Bitcoin is also the first and only globally interoperable payment system while most payment systems are not interoperable. Try sending a Venmo payment to a Zelle account or using Visa to send money to your friend’s bank account, you simply can’t do it. The ones that are able communicate with each other are poorly stitched together and carry with them differing levels of fixed costs, inefficiencies, counterparty risk, settlement delays, and fees. International bank transfers can take anywhere from 1 to 5 days because these legacy systems are not directly connected. Instead, payments go through intermediaries known as corresponding banks, similar to how passengers often have to take a series of connecting flights to arrive at a destination. In contrast, anyone with an internet connection can send money directly to anyone else’s bitcoin wallet anywhere in the world. Bitcoin is borderless and natively global in a way legacy infrastructure never has been.
Not only does the Bitcoin network allow someone to send money anywhere in the world, but it also allows anyone to do it. In order to send a bank wire, one must have a bank account. That immediately prevents a vast swath of the global population from having access to basic financial services. In contrast, Bitcoin is totally inclusive, allowing anyone with internet access the ability to send and receive money.
Bitcoin’s network is also a far cheaper to use. Services such as Western Union or MoneyGram can charge upwards of 30% to send money internationally. Even for those who have access to bank wire services, wire transactions come with a host of fees including bank fees and transfer operator fees that can cost up to $50 per bank involved, depending on the bank you use. Worse still, banks often inflate currency exchange rates to increase their profits. In fact, Wells Fargo was recently exposed to have routinely overcharged clients on foreign exchange rates. Visa and Mastercard aren’t much better. They charge 2-3% on every transaction. In contrast, Bitcoin is practically free to use. In 2020, a Bitcoin wallet transferred $1 billion worth of Bitcoin that cost the sender a grand total of $0.68 in transaction fees. Better still, these large transactions can finalize in a matter of minutes rather than days because one party is transacting directly with the other party.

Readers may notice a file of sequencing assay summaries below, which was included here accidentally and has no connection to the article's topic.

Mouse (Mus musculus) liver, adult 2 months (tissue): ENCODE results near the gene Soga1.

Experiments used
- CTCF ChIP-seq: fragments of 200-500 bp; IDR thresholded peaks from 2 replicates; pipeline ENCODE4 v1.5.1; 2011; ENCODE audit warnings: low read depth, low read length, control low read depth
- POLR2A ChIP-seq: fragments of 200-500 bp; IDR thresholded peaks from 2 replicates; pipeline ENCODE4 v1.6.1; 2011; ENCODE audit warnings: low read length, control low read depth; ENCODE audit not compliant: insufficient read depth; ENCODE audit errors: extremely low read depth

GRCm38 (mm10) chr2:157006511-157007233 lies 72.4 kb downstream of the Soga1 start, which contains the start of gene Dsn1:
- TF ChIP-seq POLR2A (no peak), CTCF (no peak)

Historically, the one drawback to the Bitcoin payment system has been its limited throughput. However, with the recent advent of the Lightning Network on top of Bitcoin’s base layer blockchain, we now can scale the throughput of transactions and increase the speed of settlement. Transactions are now being completed nearly instantly anywhere in the world. And because bitcoin (the coin) is a digital bearer instrument, these near instant, global transactions achieve final settlement without the need for credit or third-party intermediaries.
Bitcoin’s Blockchain is the most advanced payment system ever created because it’s the world’s first open, global, singular monetary protocol that anyone on the planet can use. It achieves final settlement faster, cheaper and more securely than any legacy system. This functionality, regardless of bitcoin’s market price, is incredibly valuable in a global economy.
Much like if gold were to drop in value it could still be used for electronics or jewelry, if bitcoin were to drop in value it would still be useful as the fastest, cheapest, most global, and most inclusive payment network ever created. Remittances over Bitcoin’s blockchain are far superior to using services such as Western Union regardless of bitcoin’s price. Using the Lightning Network, businesses can now leverage Bitcoin’s payment rails (rather than having their customers pay with Visa and Mastercard) then immediately convert back to their fiat currency of choice thus saving 2-3% on every transaction and bypassing any volatility risk of bitcoin.
The Bitcoin payment network is the most valuable payment system ever created and bitcoin the coin is merely an expression of that value.